Dr. Tewolde Berhan Gebre Egziabher. Head of Environment Protection Authority of Ethiopia, chief negotiator and spokesperson of the Like Minded Group for Cartagena Protocol on Biosafety and African Group for the International Treaty on Plant Genetic Resources, winner of Right Livelihood Award 2000,Champion of the Earth 2006 and President of Sustainable World Initiative
Flowers are undoubtedly among the most beautiful things in life. That is why poets have always praised them. That is why we celebrate major events using them. That is why people idolize their loved ones through them.
Of course not all flowers are beautiful. Some are downright ugly. Some stink like rotten meat or worse. But we can choose and use the ones that suit us. And those that suit us can be fussy: beauty is not easy to charm.
Flowers are designed to advertise the plant to many animal species – mostly insects. They advertise for help in cross-pollination. They reward those that help them mostly with nectar, but also with pollen.
But as you know, not all invited guests are grateful. Some are downright greedy. They take more than what the plant is willing to give. They attack it. They eat its parts. They kill it.
If it is a plant that produces flowers that we love, we, humans, naturally want to help the plant. We are known for being greedy. I suppose that that is why we are successful on this Earth, why we are displacing more and more living things, why the Earth is experiencing the largest rate of extinction of species in its very long history, and why human numbers keep growing geometrically.
So, we kill those living things that kill the flowers we love. But the flower-killers are mostly insects. And insects have proved themselves to us to be more difficult to kill off than the fearsome lions, tigers and snakes. So, we go into a lot of trouble to poison the insects, often with limited luck.
We do this especially not because we love the flowers, though we usually do, but because we want to sell them. We love money more than flowers. Money can buy you beauty. So, what is wrong if you sell beauty for money? Nothing wrong. What is wrong if you poison horrible and ugly insects? In principle, nothing wrong.
But killers are not always choosey. Many insect poisons kill off other beautiful insects as well. For example, who hates butterflies? What would be best is to have both the flower and the butterfly – including the money, of course!
Talking of money, I would like to recall the association between bees and flowers, between bees and honey, and between honey and money.
So, wanting money from selling flowers, we may kill off insects. But bees are insects too. Therefore, if we kill bees we loose money. In fact, that would have been relatively minor if it had no other ramifications. Unfortunately, if we kill off insects, our peas, beans, faba beans chick peas, lentils, Niger seed, safflower, sunflower, rapeseed, linseed, etc would not cross pollinate. Heavens, what would we eat!
We want flowers, beautiful flowers. We want butterflies, beautiful butterflies. We do not mind ugly moths. So, we better be careful about poisoning the insects that eat our flowers.
If we are not careful, we may even poison the lovely ladies that tend the flowers in the flower beds.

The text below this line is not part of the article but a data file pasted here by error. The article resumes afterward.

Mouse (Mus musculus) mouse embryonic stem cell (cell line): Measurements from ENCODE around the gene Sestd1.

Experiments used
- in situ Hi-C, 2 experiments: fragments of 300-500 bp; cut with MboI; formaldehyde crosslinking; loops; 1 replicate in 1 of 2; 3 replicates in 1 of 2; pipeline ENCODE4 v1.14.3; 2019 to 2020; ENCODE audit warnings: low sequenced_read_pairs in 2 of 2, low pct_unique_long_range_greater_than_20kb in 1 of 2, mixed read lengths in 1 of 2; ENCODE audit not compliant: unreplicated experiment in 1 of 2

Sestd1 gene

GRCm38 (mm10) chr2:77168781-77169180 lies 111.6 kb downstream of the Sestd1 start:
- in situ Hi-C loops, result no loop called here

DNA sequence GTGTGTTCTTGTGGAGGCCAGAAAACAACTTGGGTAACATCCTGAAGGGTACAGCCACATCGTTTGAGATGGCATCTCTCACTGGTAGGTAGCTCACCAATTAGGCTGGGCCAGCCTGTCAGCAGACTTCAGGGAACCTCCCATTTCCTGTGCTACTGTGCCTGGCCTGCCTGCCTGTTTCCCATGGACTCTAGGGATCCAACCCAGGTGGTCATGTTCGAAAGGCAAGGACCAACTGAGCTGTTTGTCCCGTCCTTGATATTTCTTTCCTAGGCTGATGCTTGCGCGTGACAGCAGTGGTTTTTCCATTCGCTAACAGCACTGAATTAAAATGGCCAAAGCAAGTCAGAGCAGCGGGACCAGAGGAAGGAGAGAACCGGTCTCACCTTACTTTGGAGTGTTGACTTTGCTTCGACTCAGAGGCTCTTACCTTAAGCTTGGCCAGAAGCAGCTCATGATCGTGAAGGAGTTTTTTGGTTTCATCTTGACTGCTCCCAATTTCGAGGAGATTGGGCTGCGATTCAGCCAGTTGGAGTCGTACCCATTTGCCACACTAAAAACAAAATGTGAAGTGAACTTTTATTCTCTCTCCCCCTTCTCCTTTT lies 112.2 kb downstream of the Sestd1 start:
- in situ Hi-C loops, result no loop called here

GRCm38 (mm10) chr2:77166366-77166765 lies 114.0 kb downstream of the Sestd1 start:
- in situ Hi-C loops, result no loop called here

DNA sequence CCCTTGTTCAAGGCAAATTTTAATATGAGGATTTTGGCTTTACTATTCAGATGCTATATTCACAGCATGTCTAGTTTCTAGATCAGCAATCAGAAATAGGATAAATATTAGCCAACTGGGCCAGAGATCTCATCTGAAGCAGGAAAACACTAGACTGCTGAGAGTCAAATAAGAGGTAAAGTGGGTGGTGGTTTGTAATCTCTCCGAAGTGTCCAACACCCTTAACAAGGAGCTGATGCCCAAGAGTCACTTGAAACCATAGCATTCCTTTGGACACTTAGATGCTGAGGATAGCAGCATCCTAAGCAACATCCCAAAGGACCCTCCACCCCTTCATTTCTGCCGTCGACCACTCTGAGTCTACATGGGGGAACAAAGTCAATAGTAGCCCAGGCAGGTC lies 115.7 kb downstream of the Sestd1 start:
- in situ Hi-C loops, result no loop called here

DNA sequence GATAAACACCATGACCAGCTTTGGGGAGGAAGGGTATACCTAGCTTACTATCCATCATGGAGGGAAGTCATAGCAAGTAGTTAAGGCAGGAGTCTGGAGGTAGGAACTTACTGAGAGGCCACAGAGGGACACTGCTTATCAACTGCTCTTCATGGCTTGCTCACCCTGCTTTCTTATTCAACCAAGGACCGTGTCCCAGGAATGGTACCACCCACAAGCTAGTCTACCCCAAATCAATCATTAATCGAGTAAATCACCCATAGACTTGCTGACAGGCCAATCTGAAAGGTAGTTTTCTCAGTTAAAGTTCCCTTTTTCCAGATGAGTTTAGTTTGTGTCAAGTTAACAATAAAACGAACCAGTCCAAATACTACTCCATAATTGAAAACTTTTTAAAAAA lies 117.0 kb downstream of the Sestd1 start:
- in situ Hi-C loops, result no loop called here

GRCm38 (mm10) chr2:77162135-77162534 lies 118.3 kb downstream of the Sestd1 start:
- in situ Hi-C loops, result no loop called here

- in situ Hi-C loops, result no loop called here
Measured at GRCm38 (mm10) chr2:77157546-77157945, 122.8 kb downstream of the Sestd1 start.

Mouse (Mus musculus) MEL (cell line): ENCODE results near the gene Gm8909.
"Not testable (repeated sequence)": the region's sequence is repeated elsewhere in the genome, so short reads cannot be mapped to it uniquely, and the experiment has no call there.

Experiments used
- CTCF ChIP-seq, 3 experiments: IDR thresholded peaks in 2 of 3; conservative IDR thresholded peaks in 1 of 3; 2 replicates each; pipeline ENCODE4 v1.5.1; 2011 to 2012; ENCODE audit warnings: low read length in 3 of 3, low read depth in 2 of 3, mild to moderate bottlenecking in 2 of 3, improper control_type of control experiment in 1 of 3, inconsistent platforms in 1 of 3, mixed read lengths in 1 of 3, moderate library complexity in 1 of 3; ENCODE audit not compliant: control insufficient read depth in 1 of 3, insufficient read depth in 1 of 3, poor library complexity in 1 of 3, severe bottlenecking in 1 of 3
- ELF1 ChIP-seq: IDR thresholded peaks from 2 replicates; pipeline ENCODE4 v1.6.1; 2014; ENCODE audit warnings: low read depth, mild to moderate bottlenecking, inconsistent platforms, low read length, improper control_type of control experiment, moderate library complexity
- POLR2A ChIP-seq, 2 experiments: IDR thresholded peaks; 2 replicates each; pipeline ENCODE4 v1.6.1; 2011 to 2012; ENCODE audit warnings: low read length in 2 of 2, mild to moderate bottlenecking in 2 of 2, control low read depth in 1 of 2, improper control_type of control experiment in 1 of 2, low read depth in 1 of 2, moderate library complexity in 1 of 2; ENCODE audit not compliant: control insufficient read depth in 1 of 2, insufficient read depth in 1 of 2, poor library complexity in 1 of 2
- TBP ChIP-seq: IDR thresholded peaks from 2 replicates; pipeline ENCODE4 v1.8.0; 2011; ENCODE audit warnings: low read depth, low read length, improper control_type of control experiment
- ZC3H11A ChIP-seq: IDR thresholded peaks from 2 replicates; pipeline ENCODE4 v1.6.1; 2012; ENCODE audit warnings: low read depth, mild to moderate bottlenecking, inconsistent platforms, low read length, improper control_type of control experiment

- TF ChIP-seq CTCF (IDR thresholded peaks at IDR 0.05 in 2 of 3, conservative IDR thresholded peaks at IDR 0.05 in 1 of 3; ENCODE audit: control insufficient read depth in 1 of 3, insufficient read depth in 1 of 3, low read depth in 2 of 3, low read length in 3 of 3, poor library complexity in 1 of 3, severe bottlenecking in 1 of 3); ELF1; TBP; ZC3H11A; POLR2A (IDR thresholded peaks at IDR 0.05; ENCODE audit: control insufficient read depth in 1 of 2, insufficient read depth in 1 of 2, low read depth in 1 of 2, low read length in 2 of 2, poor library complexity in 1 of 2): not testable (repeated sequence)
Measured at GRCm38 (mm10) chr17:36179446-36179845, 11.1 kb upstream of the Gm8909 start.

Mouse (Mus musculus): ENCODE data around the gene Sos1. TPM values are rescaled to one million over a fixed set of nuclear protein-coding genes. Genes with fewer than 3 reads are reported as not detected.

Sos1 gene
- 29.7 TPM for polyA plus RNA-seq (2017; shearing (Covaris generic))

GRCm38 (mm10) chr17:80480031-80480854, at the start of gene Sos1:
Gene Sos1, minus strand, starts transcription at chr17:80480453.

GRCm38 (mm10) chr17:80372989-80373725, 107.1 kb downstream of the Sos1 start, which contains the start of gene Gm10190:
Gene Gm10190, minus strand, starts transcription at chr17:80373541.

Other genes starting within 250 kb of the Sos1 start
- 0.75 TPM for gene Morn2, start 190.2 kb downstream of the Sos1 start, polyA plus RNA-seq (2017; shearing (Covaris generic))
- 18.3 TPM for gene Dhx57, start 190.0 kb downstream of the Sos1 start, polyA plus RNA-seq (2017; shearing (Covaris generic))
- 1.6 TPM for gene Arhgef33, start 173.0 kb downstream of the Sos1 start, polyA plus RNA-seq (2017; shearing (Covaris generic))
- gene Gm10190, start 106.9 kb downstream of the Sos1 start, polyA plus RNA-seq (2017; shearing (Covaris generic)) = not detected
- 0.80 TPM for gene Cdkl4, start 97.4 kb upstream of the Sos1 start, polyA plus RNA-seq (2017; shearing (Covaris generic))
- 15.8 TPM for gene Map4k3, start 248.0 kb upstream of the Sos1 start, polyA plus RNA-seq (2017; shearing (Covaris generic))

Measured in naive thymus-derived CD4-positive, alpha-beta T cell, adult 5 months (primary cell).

You may say that not all insect poisons kill people. True. For example, DDT does not kill people. However, it does something less obvious and equally horrendous.
Have you heard of little girls in DDT sprayed sugarcane plantations starting to menstruate at the age of seven years? It has happened many times. Why? Because DDT and similar organochlorine substances mimic female hormones. So, the small bodies of seven year-old girls feel that they are being supplied with the amount of female hormones that young women of 18 produce. Therefore, they menstruate.
How about the boys? Do you know what happens to males whose bodies are subjected to female hormones? They develop feminine traits. Do you think that a society where males and females are approximately the same is viable?
No. That is why the world now has the Persistent Organic Pollutants Convention, or POPs Convention, which aims at eliminating from the world organochlorine pesticides and a few other dangerous synthetic chemicals.
So let us have flowers, by all harmless means. But let us remember that if the chemicals we use to protect flowers from pests harm humans or the environment, we will be held liable.
Ethiopia now has laws to control pollution. If anybody pollutes anything and causes or risks causing damage, he will be liable. And it is not only the person who suffers the damage that has the right to take the culprit to court. Any person can.
Before investing in something that can cause such damage and make one liable, it is advisable to carry out an environmental impact assessment.
An environmental impact assessment helps the floriculturists to choose the safe technologies to grow flowers for their enjoyment and benefit
Regular environmental auditing after starting to grow the flowers enables the floriculturists to keep humans and the environment safe, and to fill their pocket free from the risk of being emptied by the impacts of pollution.
These instruments are available in the form of laws, standards, and guidelines. Heed them and grow your flowers and fill your pockets. If you do not heed them, sooner or later, your pockets will be emptied.
Be sensible and enjoy as well as benefit from flowers. Otherwise, see you in court.
Finally, I would like to say how I have enjoyed making these comments. I thank the Forum for Environment and the International Flower Campaign for the opportunity.
Keynote address at the Multi-stakeholder Forum of the International Flower Campaign, Hilton Hotel, Addis Ababa, 18 May 2006
Article first published 30/08/06
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